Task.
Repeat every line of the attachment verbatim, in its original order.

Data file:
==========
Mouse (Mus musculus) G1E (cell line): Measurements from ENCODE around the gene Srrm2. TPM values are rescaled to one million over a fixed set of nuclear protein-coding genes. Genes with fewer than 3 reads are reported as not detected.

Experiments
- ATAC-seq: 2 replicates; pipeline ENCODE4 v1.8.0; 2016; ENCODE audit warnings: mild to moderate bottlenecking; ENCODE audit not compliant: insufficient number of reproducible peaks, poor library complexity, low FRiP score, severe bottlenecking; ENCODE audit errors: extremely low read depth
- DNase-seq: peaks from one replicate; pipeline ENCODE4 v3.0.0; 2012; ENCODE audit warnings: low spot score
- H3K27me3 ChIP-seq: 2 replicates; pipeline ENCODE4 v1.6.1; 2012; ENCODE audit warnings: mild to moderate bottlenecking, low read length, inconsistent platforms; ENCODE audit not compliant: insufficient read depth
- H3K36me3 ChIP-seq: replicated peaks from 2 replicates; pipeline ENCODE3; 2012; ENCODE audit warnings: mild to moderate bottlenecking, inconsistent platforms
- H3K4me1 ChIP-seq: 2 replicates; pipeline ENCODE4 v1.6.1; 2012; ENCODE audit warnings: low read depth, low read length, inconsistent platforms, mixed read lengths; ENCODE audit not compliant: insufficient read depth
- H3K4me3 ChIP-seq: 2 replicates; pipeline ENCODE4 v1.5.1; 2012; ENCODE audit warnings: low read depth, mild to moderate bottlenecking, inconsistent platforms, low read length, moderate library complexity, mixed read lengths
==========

Mouse (Mus musculus) G1E (cell line): Measurements from ENCODE around the gene Srrm2. TPM values are rescaled to one million over a fixed set of nuclear protein-coding genes. Genes with fewer than 3 reads are reported as not detected.

Experiments
- ATAC-seq: 2 replicates; pipeline ENCODE4 v1.8.0; 2016; ENCODE audit warnings: mild to moderate bottlenecking; ENCODE audit not compliant: insufficient number of reproducible peaks, poor library complexity, low FRiP score, severe bottlenecking; ENCODE audit errors: extremely low read depth
- DNase-seq: peaks from one replicate; pipeline ENCODE4 v3.0.0; 2012; ENCODE audit warnings: low spot score
- H3K27me3 ChIP-seq: 2 replicates; pipeline ENCODE4 v1.6.1; 2012; ENCODE audit warnings: mild to moderate bottlenecking, low read length, inconsistent platforms; ENCODE audit not compliant: insufficient read depth
- H3K36me3 ChIP-seq: replicated peaks from 2 replicates; pipeline ENCODE3; 2012; ENCODE audit warnings: mild to moderate bottlenecking, inconsistent platforms
- H3K4me1 ChIP-seq: 2 replicates; pipeline ENCODE4 v1.6.1; 2012; ENCODE audit warnings: low read depth, low read length, inconsistent platforms, mixed read lengths; ENCODE audit not compliant: insufficient read depth
- H3K4me3 ChIP-seq: 2 replicates; pipeline ENCODE4 v1.5.1; 2012; ENCODE audit warnings: low read depth, mild to moderate bottlenecking, inconsistent platforms, low read length, moderate library complexity, mixed read lengths